If one of the voluntary methods above are utilized, the Clerk of the Superior Court then issues an order establishing paternity, which is as effective as an order signed by a judge. Note that other forms will be necessary if Mother is married or was married during the ten-month period before the baby was born because, in Arizona, the mother’s spouse is presumed to be the father. Recently, the Arizona Court of Appeals held that this also applies for births that occur in same-sex marriages. In this situation, the voluntary process can only be used if Mother’s spouse gives written consent that the other man is the father. If he does not consent, Court action may be necessary. If Mother’s husband cannot be located with reasonable effort, paternity may be established without his consent.
This type of order from the Clerk does not establish child support, parenting time, or legal decision-making for the child. Additional paperwork will need to be filed. Voluntary establishment of paternity procedures available through DES, DHS, hospitals, or the Clerk of the Superior Court do not deal with the amount of child support to be paid, medical insurance, a parenting time/visitation schedule for Father, or other benefits. If the parents cannot reach an agreement, the party requesting the benefit or right must address these issues through the Superior Court after the voluntary establishment of paternity. The Court encourages the parents involved in issues of custody and child support to reach agreement—for those issues where no agreement can be reached, the Court decides these issues at trial.
In any case where paternity is established, the parent with whom the child resided for the greater part of the last six months has legal decision-making, unless otherwise ordered by the Court. A.R.S. § 25-803(D).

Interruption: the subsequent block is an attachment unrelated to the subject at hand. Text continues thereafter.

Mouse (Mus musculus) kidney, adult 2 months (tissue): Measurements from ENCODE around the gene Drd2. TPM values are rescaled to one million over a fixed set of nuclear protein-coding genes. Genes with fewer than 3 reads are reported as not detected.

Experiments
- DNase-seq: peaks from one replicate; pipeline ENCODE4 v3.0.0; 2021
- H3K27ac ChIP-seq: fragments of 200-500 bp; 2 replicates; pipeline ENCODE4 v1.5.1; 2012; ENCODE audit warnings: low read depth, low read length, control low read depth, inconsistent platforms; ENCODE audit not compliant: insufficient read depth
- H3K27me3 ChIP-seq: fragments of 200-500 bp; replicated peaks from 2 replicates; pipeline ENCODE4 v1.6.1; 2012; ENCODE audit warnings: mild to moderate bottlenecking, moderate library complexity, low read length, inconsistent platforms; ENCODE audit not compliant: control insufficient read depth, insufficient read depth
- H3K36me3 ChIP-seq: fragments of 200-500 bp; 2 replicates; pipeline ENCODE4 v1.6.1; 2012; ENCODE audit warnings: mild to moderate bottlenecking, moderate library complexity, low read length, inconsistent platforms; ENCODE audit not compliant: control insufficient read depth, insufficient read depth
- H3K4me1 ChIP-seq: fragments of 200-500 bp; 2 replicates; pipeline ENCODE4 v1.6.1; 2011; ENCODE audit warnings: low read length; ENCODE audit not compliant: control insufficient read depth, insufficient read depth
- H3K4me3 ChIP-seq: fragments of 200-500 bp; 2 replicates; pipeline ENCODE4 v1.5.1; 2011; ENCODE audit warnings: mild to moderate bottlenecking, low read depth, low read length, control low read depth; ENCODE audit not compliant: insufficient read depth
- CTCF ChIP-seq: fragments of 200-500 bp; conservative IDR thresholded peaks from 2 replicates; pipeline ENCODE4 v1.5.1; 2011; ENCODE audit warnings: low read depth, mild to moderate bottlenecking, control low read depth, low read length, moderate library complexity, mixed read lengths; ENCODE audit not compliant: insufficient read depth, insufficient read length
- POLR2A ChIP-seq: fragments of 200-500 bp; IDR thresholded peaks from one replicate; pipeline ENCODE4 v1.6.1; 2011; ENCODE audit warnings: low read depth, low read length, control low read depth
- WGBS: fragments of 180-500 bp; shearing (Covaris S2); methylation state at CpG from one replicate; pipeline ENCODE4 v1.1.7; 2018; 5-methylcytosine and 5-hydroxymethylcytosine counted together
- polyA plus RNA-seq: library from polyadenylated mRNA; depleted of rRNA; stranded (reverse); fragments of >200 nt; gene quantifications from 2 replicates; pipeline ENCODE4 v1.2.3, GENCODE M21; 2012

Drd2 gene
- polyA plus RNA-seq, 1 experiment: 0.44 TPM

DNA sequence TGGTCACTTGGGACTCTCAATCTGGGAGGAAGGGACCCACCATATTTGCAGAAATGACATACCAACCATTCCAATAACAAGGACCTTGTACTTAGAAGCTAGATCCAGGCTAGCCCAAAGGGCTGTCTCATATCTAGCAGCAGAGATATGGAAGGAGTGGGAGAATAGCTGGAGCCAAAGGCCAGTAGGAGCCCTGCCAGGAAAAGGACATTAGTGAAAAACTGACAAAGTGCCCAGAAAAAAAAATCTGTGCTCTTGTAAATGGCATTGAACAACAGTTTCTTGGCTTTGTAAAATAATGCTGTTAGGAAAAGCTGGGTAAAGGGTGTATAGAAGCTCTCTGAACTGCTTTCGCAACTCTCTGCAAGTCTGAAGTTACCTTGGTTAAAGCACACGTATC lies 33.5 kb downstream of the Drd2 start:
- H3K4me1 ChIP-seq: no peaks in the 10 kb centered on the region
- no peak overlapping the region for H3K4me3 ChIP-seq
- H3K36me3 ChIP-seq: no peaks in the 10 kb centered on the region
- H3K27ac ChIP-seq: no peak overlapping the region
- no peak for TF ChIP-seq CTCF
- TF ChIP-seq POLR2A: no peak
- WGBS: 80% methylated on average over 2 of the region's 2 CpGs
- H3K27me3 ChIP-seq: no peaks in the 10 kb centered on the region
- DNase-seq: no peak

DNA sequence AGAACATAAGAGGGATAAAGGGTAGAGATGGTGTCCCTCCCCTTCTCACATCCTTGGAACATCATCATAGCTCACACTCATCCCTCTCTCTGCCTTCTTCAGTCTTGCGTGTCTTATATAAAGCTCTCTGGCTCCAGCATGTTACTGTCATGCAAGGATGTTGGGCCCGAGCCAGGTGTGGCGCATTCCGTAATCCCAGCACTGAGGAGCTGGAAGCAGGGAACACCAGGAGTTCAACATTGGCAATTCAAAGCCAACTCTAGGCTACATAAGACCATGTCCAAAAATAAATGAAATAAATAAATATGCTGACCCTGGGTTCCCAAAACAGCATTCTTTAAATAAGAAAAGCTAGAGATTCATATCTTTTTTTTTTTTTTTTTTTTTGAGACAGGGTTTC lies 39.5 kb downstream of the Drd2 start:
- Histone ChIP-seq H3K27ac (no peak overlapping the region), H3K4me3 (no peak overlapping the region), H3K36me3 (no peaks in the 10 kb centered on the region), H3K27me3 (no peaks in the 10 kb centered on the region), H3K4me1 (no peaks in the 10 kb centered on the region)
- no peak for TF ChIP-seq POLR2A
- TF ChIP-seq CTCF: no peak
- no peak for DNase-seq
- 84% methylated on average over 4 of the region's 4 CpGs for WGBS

If further Court action is necessary, the party who files the Complaint must have it served on the other party in accordance with Arizona’s Rules of Family Law Procedure. The party then has the opportunity to respond. The Court will set trial within sixty (60) days of the Response. A.R.S. § 25-807(A). The Court will then order genetic testing. A.R.S. § 25-807(C).
Standard of Proof
If the tests indicate the man tested is ninety-five percent (95%) likely or more to be the father, he is presumed to be Father. A.R.S. § 25-807(D). Most often the case is then resolved. If Father continues to challenge or dispute paternity, a trial may be necessary. The report must be challenged within twenty (20) days. A.R.S. § 25-807(E). The Court may order additional testing in this instance. If challenged, Father has the burden of clear and convincing evidence to rebut the presumption of paternity. A.R.S. § 25-807(D).
Presumption of Paternity in Arizona
Paternity is presumed when Father and Mother of the child were married at any time in the ten (10) months prior to birth or the child was born within ten (10) months of the termination of marriage. In addition, it is presumed when genetic testing affirms it is ninety-five percent (95%) likely the man is the father, or when Mother and Father have both signed the birth certificate, or both parties sign a notarized witness statement. A.R.S. § 25-814. If both parents sign the birth certificate, paternity is presumed in Arizona. As referenced above, however, this is not an official method to establish paternity.
After the Court Process
In some circumstances, after paternity is decided, the Court may order an amount to be paid for future child support, past child support that is due, an amount to be paid for the cost of the child’s birth, and medical insurance for the child. The Court may also establish a parenting time schedule. It is important to advise the parties that reaching an agreement or filing additional petitions with the Court regarding parenting time and legal decision-making are good next steps.
Forms and Statutes
The pertinent statutes covering paternity include A.R.S. §§ 25-801 through 25-818 and 13-1302. Forms are available from the Clerk of the Superior Court, DES, and DHS or at hospitals.